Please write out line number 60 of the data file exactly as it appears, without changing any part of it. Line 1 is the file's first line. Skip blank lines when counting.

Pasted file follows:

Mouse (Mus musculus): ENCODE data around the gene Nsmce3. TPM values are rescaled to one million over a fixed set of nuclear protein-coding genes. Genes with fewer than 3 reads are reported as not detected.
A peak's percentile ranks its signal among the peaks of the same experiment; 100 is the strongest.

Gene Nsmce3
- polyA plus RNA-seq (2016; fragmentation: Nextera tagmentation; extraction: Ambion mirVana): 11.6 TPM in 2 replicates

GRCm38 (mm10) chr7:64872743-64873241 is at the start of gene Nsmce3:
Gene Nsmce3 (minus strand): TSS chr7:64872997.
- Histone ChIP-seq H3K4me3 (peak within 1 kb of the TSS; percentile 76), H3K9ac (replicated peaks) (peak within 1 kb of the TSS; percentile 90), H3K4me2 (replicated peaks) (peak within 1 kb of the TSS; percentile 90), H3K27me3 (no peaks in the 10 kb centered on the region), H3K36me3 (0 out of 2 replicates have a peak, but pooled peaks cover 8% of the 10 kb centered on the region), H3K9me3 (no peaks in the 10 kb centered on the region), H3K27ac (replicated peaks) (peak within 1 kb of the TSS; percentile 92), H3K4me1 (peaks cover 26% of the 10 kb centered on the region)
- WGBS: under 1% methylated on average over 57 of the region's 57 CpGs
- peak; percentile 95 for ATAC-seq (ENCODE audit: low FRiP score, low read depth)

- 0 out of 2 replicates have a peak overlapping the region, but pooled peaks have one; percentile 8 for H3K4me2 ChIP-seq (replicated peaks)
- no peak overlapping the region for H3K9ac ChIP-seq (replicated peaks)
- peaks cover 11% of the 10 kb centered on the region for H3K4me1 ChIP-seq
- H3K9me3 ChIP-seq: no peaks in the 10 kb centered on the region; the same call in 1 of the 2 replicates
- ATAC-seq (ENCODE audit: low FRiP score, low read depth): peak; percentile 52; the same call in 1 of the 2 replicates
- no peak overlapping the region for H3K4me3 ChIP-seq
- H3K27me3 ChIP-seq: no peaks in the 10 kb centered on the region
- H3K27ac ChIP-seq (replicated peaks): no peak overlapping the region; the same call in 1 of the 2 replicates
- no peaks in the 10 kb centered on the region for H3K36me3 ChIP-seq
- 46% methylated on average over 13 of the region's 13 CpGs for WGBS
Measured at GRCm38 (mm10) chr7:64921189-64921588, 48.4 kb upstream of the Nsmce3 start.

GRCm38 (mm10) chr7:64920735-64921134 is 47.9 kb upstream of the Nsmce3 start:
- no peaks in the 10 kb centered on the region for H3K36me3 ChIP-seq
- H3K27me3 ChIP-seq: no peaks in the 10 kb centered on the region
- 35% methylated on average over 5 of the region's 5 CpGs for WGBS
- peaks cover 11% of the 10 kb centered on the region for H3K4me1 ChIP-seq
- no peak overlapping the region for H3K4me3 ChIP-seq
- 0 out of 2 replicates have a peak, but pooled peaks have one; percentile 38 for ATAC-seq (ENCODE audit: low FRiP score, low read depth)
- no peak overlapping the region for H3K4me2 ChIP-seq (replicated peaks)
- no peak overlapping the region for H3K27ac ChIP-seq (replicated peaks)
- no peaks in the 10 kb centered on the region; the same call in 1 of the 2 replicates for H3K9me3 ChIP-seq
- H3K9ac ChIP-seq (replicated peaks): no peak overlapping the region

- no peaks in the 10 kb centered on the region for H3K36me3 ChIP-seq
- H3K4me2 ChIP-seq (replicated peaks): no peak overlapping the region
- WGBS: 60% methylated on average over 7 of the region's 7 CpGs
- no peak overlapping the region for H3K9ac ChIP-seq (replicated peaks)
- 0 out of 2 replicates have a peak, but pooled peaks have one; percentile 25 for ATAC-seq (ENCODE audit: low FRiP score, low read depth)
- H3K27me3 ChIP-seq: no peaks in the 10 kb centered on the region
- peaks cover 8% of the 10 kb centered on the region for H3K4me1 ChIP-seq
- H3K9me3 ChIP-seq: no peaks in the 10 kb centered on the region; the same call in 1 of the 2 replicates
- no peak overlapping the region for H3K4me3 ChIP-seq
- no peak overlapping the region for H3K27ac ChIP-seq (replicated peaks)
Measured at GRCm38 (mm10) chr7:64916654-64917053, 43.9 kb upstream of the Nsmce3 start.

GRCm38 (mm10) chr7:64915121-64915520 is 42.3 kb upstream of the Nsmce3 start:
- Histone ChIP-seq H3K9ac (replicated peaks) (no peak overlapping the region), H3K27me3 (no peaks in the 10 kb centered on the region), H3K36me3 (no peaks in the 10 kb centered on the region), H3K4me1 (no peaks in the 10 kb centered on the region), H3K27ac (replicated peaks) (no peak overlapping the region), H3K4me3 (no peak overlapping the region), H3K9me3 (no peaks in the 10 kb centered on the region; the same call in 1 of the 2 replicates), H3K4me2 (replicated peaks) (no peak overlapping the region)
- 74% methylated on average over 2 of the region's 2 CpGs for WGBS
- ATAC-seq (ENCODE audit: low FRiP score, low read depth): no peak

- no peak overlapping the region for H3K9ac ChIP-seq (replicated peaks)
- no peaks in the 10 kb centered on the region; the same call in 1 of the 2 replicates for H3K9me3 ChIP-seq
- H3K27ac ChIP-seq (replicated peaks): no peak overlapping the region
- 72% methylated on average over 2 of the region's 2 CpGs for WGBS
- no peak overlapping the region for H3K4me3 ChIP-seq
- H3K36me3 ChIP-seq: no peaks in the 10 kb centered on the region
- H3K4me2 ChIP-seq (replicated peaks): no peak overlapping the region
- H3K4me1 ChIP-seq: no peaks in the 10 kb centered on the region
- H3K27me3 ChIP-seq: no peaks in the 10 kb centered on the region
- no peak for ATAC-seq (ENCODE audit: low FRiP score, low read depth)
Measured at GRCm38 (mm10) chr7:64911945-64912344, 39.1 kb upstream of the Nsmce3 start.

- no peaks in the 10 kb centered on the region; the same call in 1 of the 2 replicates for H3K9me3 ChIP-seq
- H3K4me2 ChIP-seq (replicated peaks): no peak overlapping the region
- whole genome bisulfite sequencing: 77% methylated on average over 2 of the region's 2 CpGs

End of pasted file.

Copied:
- whole genome bisulfite sequencing: 77% methylated on average over 2 of the region's 2 CpGs